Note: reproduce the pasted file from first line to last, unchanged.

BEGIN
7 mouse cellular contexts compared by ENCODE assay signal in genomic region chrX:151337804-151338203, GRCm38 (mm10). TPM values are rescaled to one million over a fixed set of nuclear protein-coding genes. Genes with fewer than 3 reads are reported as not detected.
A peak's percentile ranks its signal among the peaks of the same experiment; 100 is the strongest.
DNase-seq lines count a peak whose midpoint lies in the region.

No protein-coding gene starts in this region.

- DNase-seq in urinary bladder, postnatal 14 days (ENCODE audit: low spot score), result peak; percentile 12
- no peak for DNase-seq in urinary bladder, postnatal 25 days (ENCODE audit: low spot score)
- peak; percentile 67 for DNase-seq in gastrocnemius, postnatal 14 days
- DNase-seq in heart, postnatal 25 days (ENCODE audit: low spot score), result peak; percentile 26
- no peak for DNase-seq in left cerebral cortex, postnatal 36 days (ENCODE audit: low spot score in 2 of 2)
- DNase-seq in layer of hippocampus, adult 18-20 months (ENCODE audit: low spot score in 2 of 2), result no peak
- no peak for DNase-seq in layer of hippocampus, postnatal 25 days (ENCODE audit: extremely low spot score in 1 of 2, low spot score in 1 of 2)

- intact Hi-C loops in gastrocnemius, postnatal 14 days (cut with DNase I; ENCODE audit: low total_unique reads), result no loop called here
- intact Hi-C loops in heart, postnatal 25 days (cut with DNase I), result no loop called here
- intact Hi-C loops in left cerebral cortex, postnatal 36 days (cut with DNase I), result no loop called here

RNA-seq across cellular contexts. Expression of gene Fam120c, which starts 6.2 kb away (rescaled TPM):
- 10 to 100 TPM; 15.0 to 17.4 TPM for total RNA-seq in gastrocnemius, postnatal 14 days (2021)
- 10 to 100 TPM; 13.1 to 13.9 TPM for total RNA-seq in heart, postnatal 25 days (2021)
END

7 mouse cellular contexts compared by ENCODE assay signal in genomic region chrX:151337804-151338203, GRCm38 (mm10). TPM values are rescaled to one million over a fixed set of nuclear protein-coding genes. Genes with fewer than 3 reads are reported as not detected.
A peak's percentile ranks its signal among the peaks of the same experiment; 100 is the strongest.
DNase-seq lines count a peak whose midpoint lies in the region.

No protein-coding gene starts in this region.

- DNase-seq in urinary bladder, postnatal 14 days (ENCODE audit: low spot score), result peak; percentile 12
- no peak for DNase-seq in urinary bladder, postnatal 25 days (ENCODE audit: low spot score)
- peak; percentile 67 for DNase-seq in gastrocnemius, postnatal 14 days
- DNase-seq in heart, postnatal 25 days (ENCODE audit: low spot score), result peak; percentile 26
- no peak for DNase-seq in left cerebral cortex, postnatal 36 days (ENCODE audit: low spot score in 2 of 2)
- DNase-seq in layer of hippocampus, adult 18-20 months (ENCODE audit: low spot score in 2 of 2), result no peak
- no peak for DNase-seq in layer of hippocampus, postnatal 25 days (ENCODE audit: extremely low spot score in 1 of 2, low spot score in 1 of 2)

- intact Hi-C loops in gastrocnemius, postnatal 14 days (cut with DNase I; ENCODE audit: low total_unique reads), result no loop called here
- intact Hi-C loops in heart, postnatal 25 days (cut with DNase I), result no loop called here
- intact Hi-C loops in left cerebral cortex, postnatal 36 days (cut with DNase I), result no loop called here

RNA-seq across cellular contexts. Expression of gene Fam120c, which starts 6.2 kb away (rescaled TPM):
- 10 to 100 TPM; 15.0 to 17.4 TPM for total RNA-seq in gastrocnemius, postnatal 14 days (2021)
- 10 to 100 TPM; 13.1 to 13.9 TPM for total RNA-seq in heart, postnatal 25 days (2021)